In what Sen. Lamar Alexander dubbed a “Christmas miracle,” the Senate gave final approval Wednesday to a $4.8 billion medical cures bill, the first major piece of healthcare legislation since passage of the Affordable Care Act.

The 21st Century Cures Act, which President Barack Obama could sign as early as Thursday, provides $2 billion for Vice President Joe Biden’s cancer “moonshot” and funds to address the nation’s growing opioid epidemic, as well as makes the first changes to the mental health system in a decade.

Alexander, R-Tenn., who steered the bipartisan measure through the upper chamber, said the passage was a “Christmas miracle.” Biden called lawmakers personally to push the measure, originally written by Republicans in 2015.

“It still wasn’t easy to pass, because we’re dealing with a lot of life and death issues,” Alexander said on the Senate floor Wednesday.

The bill reforms government rules on clinical trials and gives drug companies incentives to pursue cures for rare diseases. It also speeds approval of “breakthrough” medical devices and puts greater focus on personalized medicine. The Food and Drug Administration gets $500 million to help defray the expense of new responsibilities.

About $1.6 billion is allocated for brain studies that will focus on such diseases as Alheimer’s, and $1.4 billion is allocated for the precision medicine initiative, an attempt to revolutionize how health and disease are treated.

It also instructs the Department of Health and Human Services to clarify patient confidentiality rules so information can be shared with family caregivers.

More than 1,400 lobbyists from 40 companies pushed for passage of the measure, with pharmaceutical and medical device companies the big winners after spending $192 million, Kaiser Health News reported. Researchers at universities and medical centers, mental health groups, patient advocacy groups and information technology firms also will reap benefits from the legislation, NPR reported.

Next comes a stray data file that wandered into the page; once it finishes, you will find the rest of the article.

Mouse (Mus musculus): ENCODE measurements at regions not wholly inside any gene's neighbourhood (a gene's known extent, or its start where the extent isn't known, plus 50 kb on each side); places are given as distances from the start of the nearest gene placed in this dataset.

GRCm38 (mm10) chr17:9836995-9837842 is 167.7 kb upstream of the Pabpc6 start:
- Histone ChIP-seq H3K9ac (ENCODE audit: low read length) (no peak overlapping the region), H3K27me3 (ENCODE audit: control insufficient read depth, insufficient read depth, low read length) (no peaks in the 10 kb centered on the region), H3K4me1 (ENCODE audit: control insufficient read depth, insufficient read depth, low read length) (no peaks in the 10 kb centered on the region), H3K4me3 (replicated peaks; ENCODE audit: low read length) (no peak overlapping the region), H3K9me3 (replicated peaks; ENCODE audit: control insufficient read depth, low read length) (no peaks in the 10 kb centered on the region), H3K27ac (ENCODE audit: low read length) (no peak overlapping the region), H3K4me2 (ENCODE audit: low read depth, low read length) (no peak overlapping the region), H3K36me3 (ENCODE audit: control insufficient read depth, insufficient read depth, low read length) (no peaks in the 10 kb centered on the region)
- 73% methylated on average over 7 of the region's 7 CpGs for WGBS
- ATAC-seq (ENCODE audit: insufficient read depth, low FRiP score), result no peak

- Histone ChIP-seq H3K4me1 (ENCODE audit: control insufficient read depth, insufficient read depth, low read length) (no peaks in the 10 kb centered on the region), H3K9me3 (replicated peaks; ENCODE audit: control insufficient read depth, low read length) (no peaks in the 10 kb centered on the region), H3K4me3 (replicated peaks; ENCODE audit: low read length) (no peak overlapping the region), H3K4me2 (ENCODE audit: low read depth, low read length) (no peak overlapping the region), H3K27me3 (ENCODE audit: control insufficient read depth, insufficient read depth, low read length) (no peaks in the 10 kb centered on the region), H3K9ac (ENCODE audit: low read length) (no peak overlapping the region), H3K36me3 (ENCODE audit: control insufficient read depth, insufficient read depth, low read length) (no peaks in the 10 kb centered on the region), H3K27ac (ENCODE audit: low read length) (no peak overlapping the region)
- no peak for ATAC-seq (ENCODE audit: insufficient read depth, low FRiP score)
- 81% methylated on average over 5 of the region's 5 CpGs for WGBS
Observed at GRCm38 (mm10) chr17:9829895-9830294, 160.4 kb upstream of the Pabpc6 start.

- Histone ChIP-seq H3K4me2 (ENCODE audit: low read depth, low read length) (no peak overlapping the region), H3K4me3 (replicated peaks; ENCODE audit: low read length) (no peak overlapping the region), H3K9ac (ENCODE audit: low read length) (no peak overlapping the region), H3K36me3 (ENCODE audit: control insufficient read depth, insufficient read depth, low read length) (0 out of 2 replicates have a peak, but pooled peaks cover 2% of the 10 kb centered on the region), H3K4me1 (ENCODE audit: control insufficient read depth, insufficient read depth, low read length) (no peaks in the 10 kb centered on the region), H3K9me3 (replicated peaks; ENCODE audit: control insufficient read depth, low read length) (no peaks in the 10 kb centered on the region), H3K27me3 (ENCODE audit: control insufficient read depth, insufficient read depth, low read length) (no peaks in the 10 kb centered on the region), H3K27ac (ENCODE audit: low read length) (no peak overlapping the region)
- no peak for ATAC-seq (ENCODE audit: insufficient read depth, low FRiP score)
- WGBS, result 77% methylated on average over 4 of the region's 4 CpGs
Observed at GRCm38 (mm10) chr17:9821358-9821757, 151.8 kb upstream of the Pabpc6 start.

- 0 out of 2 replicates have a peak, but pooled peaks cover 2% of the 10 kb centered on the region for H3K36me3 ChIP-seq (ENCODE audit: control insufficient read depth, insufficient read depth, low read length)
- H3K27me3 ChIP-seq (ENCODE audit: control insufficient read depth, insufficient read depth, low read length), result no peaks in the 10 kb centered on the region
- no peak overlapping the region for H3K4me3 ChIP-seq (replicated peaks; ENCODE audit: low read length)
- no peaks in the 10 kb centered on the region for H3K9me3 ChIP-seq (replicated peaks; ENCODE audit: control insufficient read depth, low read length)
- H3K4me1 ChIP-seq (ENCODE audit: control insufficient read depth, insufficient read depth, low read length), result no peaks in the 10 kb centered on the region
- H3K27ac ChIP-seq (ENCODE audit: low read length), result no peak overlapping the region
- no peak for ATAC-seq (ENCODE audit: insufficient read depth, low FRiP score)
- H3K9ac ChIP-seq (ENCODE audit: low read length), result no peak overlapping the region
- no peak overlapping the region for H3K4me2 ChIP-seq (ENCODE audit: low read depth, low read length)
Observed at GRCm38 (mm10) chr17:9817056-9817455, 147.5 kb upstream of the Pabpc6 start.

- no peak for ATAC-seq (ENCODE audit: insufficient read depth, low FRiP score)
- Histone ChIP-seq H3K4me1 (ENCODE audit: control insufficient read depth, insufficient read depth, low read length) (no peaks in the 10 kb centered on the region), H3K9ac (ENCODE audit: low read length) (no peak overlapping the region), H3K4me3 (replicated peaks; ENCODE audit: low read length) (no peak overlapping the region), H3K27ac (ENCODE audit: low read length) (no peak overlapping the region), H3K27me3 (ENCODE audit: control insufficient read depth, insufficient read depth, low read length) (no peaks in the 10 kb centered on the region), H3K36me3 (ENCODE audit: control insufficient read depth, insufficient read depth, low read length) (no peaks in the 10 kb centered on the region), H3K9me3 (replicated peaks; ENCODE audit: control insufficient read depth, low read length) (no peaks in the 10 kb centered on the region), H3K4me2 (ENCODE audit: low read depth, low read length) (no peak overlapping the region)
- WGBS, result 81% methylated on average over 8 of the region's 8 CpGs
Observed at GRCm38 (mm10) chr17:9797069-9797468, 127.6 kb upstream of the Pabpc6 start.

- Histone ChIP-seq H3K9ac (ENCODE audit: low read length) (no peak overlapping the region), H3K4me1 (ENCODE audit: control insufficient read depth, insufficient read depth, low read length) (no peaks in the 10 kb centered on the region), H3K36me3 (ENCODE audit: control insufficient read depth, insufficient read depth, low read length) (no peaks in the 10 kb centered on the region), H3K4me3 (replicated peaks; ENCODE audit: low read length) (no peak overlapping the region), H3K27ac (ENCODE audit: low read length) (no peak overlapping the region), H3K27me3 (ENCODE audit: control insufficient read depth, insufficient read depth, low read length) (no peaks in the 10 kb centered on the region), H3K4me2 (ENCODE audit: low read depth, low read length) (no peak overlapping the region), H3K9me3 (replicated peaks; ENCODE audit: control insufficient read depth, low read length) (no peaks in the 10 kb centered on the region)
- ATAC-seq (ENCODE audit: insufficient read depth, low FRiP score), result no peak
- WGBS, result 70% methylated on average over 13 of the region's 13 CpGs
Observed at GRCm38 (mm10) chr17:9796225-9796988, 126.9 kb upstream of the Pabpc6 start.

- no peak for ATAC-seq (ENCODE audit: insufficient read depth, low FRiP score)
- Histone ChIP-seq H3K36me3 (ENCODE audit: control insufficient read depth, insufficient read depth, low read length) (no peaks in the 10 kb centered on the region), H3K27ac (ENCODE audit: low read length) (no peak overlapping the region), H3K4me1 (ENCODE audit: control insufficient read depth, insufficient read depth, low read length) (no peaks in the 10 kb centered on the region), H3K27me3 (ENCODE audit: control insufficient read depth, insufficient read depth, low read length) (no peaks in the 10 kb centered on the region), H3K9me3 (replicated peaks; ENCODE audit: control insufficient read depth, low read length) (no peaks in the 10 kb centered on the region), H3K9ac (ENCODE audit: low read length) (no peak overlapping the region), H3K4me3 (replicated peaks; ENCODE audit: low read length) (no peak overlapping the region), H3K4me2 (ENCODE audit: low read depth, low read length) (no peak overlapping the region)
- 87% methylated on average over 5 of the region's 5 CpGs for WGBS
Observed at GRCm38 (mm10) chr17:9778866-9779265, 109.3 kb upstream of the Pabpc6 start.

But the measure also created losers, among them public health, which loses about 30 percent of its funding,  and consumer and patient safety groups.

Mental health advocates hailed passage of the measure.

“I’d heard too many devastating stories of people struggling with serious mental illness and addiction whose lives were forever changed because they couldn’t get the care they need,” Sen. Chris Murphy, D-Conn., said. “I’d seen up close the heartbreak and frustration that families suffered trying to find care for a loved one — care that seemed impossible to find and even harder to pay for.”

Ronald Honberg, national director of policy and legal affairs at the National Alliance on Mental Illness, told USA Today he appreciates the bill’s focus on “preventing the most horrific consequences of untreated mental illness.”

The GOP had been working quietly behind the scenes to tackle gun violence by those with mental issues since the 2012 massacre at Sandy Hook Elementary School in Newtown, Connecticut, the Hill reported, but the mental health provisions were scaled back significantly as the measure worked its way through Congress.